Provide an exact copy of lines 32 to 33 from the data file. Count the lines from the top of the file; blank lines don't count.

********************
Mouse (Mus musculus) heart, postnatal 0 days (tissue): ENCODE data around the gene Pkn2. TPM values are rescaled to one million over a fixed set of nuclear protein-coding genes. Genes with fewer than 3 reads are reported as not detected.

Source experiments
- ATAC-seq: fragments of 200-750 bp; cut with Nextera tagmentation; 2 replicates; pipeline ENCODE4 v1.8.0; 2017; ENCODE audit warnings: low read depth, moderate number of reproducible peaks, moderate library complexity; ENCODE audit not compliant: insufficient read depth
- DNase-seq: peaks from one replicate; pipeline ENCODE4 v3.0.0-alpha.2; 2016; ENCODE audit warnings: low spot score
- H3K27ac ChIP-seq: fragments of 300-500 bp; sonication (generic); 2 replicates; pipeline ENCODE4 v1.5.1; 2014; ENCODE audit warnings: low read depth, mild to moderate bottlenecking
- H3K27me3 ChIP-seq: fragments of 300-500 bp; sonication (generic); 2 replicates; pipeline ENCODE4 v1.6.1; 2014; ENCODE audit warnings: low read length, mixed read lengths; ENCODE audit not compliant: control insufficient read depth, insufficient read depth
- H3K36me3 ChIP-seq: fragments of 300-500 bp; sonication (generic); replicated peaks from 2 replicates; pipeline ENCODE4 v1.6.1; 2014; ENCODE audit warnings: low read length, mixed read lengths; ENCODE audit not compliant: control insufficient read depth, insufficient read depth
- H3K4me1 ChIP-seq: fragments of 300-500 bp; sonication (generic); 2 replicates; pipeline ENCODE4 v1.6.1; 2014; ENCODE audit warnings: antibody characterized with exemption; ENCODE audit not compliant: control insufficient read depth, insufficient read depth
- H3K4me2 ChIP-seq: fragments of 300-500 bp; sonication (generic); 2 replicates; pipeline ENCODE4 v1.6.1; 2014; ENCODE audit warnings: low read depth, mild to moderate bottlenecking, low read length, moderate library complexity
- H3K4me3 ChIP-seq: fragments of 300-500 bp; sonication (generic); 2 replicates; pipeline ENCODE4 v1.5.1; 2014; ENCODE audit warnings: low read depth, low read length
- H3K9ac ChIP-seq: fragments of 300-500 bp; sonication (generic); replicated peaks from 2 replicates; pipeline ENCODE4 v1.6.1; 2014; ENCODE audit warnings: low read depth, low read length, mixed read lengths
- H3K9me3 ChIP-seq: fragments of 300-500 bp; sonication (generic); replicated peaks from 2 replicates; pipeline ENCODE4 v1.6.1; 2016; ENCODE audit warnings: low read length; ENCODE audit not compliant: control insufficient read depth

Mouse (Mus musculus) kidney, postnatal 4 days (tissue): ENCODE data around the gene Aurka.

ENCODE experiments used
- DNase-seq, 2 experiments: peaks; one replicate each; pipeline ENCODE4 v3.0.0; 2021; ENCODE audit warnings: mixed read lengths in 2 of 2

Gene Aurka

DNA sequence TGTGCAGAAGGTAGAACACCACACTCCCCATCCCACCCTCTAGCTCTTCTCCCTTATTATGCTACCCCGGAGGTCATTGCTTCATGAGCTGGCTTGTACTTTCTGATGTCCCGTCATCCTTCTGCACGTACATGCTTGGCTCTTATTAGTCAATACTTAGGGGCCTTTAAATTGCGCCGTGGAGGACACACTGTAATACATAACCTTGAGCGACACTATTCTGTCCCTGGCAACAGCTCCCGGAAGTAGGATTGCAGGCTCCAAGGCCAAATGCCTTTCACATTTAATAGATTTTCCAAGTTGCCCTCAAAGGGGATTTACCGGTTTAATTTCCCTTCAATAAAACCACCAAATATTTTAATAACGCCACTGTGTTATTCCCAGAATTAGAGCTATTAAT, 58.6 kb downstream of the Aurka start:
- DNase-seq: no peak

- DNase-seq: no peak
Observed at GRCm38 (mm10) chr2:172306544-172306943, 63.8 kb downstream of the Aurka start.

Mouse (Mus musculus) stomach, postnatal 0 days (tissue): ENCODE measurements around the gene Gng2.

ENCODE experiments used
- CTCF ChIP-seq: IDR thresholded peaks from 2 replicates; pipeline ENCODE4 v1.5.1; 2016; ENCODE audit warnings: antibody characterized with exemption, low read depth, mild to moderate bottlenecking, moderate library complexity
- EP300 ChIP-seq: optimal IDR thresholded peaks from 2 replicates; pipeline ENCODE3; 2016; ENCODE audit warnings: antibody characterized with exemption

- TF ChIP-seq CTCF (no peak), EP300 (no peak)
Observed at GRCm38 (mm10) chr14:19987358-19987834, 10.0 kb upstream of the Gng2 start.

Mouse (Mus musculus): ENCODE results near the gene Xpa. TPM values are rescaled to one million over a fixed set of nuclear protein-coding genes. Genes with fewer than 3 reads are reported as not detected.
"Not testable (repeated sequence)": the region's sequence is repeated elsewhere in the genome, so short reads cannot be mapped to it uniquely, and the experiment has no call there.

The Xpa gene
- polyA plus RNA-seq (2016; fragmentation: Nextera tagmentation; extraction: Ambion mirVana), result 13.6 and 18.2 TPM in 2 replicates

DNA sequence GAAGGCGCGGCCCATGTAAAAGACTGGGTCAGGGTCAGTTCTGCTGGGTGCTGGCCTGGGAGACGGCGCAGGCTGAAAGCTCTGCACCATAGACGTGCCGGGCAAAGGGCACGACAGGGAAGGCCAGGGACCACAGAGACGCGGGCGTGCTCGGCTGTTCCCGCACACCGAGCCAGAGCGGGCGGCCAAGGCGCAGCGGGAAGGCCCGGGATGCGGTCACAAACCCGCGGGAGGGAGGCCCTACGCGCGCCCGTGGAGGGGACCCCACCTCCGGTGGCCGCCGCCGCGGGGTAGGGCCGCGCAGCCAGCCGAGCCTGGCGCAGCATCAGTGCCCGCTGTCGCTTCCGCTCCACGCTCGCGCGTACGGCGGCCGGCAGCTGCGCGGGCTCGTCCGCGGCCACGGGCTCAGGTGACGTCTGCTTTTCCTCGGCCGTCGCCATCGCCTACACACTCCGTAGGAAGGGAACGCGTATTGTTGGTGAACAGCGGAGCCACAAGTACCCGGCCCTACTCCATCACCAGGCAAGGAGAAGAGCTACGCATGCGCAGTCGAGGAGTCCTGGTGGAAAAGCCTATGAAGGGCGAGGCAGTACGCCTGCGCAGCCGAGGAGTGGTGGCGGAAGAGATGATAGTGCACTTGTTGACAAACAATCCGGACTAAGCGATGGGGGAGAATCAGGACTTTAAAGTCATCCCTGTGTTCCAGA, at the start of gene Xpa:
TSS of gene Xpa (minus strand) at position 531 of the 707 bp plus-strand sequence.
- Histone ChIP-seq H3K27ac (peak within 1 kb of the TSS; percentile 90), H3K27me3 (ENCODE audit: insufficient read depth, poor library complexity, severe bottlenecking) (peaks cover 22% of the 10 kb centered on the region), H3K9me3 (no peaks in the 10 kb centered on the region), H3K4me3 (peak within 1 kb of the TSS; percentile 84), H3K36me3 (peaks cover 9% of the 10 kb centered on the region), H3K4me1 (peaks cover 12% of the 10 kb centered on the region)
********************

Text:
TSS of gene Xpa (minus strand) at position 531 of the 707 bp plus-strand sequence.
- Histone ChIP-seq H3K27ac (peak within 1 kb of the TSS; percentile 90), H3K27me3 (ENCODE audit: insufficient read depth, poor library complexity, severe bottlenecking) (peaks cover 22% of the 10 kb centered on the region), H3K9me3 (no peaks in the 10 kb centered on the region), H3K4me3 (peak within 1 kb of the TSS; percentile 84), H3K36me3 (peaks cover 9% of the 10 kb centered on the region), H3K4me1 (peaks cover 12% of the 10 kb centered on the region)